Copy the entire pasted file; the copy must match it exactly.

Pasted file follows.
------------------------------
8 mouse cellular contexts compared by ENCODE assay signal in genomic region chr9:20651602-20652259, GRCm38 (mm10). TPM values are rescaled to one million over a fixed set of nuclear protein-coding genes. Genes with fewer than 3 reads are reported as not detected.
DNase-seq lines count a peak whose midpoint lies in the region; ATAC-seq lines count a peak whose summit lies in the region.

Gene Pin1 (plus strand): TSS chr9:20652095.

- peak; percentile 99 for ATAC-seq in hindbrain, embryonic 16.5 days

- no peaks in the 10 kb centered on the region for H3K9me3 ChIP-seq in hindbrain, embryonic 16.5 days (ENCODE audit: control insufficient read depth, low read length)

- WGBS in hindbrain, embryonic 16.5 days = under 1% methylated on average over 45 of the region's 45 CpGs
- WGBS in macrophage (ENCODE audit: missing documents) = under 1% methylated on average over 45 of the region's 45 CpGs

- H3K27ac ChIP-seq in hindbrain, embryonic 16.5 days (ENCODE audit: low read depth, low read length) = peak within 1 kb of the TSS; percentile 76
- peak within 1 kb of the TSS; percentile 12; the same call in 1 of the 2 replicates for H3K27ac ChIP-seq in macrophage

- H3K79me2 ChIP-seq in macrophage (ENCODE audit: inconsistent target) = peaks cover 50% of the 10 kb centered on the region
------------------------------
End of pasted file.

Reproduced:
8 mouse cellular contexts compared by ENCODE assay signal in genomic region chr9:20651602-20652259, GRCm38 (mm10). TPM values are rescaled to one million over a fixed set of nuclear protein-coding genes. Genes with fewer than 3 reads are reported as not detected.
DNase-seq lines count a peak whose midpoint lies in the region; ATAC-seq lines count a peak whose summit lies in the region.

Gene Pin1 (plus strand): TSS chr9:20652095.

- peak; percentile 99 for ATAC-seq in hindbrain, embryonic 16.5 days

- no peaks in the 10 kb centered on the region for H3K9me3 ChIP-seq in hindbrain, embryonic 16.5 days (ENCODE audit: control insufficient read depth, low read length)

- WGBS in hindbrain, embryonic 16.5 days = under 1% methylated on average over 45 of the region's 45 CpGs
- WGBS in macrophage (ENCODE audit: missing documents) = under 1% methylated on average over 45 of the region's 45 CpGs

- H3K27ac ChIP-seq in hindbrain, embryonic 16.5 days (ENCODE audit: low read depth, low read length) = peak within 1 kb of the TSS; percentile 76
- peak within 1 kb of the TSS; percentile 12; the same call in 1 of the 2 replicates for H3K27ac ChIP-seq in macrophage

- H3K79me2 ChIP-seq in macrophage (ENCODE audit: inconsistent target) = peaks cover 50% of the 10 kb centered on the region